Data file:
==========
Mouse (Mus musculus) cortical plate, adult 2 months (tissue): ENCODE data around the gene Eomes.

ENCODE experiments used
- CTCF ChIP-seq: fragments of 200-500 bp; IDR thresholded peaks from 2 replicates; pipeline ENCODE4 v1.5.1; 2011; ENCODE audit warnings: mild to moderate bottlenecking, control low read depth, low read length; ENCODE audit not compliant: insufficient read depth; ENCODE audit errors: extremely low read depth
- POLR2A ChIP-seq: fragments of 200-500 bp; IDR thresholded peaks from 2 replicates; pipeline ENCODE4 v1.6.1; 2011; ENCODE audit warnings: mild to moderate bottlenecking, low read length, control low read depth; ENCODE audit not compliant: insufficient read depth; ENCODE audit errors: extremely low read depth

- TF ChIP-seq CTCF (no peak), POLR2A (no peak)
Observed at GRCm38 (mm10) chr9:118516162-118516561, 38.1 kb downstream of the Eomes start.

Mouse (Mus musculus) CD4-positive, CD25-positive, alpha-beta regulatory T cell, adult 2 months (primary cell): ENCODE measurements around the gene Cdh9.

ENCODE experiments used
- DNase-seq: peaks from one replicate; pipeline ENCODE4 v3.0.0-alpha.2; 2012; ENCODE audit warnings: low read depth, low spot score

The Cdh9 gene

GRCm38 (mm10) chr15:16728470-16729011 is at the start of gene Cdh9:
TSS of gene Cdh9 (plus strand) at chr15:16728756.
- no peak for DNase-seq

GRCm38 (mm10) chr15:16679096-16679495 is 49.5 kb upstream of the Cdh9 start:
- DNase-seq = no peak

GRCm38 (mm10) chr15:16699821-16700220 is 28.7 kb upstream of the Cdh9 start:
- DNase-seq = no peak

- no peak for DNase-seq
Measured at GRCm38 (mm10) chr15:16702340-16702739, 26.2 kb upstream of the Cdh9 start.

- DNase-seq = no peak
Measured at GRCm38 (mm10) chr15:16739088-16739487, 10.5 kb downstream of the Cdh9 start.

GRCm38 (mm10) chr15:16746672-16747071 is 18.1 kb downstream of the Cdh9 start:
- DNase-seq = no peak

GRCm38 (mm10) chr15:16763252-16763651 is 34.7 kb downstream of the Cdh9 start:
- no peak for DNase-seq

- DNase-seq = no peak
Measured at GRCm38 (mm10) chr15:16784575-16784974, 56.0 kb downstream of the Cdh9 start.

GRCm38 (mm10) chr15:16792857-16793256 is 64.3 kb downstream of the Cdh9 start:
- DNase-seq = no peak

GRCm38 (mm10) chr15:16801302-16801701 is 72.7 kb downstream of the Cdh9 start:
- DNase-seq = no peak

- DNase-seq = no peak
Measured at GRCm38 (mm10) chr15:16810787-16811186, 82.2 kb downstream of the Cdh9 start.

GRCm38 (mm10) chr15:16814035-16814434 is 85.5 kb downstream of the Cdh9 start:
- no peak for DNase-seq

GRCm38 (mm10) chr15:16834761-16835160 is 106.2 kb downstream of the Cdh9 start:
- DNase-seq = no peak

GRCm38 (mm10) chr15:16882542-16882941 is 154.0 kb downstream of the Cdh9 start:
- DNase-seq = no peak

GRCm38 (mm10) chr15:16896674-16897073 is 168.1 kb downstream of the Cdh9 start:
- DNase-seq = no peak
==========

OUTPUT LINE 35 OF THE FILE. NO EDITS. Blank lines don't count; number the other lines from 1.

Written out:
- no peak for DNase-seq